Materia Medica is that branch of medical science which refers to and describes the methods and substances known as "medicinal agents," which are employed in the prevention and treatment of disease; also their source or derivation, preparation, composition, and properties.

Therapeutics is that branch of medical science which comprises the doctrine of the management of disease. Generally, however, the term is restricted to a description of the modus operandi of medicines, or, in other words, their use, application, effects, and doses, when applied in the treatment of various morbid conditions.

Pharmacology is the science of the action of medicines, and is expressed by what is termed their "physiological action."

Pharmacy is the art of preparing medicines, and dispensing them by direction of the therapeutist.

An accurate knowledge of the principles and rules which govern the administration and action of medicinal substances enables the practitioner to restore disordered functions, and to so impress the organism as to maintain harmonious conditions, by means of which the various functions, in a state of health, are intimately connected by relation and sympathy.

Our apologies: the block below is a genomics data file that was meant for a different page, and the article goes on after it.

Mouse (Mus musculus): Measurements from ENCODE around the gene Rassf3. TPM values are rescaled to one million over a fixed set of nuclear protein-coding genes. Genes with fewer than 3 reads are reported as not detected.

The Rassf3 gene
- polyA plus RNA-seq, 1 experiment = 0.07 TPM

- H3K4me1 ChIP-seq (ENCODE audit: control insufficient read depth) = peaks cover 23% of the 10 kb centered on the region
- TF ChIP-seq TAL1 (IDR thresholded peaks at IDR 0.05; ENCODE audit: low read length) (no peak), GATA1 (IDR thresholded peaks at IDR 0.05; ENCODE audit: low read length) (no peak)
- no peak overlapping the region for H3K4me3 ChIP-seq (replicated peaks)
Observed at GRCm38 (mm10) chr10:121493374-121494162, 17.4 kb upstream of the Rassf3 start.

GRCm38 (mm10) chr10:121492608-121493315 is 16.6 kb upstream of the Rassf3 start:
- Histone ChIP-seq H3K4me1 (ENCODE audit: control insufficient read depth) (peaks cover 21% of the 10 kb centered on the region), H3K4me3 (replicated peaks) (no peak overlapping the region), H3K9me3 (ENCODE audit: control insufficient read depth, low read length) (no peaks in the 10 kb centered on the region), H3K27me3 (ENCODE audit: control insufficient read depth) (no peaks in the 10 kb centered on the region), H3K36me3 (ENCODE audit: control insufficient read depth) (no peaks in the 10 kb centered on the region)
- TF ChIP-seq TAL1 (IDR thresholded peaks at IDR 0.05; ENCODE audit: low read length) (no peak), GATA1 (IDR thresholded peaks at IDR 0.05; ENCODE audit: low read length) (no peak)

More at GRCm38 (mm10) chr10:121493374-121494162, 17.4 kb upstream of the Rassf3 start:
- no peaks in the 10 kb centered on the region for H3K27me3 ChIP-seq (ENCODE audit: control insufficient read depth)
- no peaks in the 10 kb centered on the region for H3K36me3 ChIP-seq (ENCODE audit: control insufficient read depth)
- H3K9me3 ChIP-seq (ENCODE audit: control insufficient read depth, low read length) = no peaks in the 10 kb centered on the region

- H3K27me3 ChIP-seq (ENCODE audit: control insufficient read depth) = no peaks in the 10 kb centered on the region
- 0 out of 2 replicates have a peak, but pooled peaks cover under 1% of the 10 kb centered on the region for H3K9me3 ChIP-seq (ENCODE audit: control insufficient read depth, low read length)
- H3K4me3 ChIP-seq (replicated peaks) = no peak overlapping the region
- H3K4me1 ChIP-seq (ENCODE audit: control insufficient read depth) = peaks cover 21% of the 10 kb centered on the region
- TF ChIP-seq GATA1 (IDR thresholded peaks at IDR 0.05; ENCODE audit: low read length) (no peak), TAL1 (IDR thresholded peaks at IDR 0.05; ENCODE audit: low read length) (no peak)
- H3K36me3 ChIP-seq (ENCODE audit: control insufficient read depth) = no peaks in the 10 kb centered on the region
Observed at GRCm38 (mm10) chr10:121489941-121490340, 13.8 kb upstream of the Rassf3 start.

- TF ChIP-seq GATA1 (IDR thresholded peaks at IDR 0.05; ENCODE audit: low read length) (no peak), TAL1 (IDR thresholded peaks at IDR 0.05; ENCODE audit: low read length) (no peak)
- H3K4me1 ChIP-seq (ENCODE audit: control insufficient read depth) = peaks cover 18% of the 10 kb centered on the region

a destructive influence upon the tissues. Some medicinal agents affect the nervous system, and others are so irritant in their effects, as to cause their speedy expulsion; while others, again, have a particular affinity for certain organs, and are eliminated by them, the effect ceasing as soon as the evacuation is completed. Other medicinal agents prevent septic decomposition, and the growth of micro-organisms.

What are known as topical or external remedies act directly upon the parts to which they are applied, and their general effects are produced through the nervous system.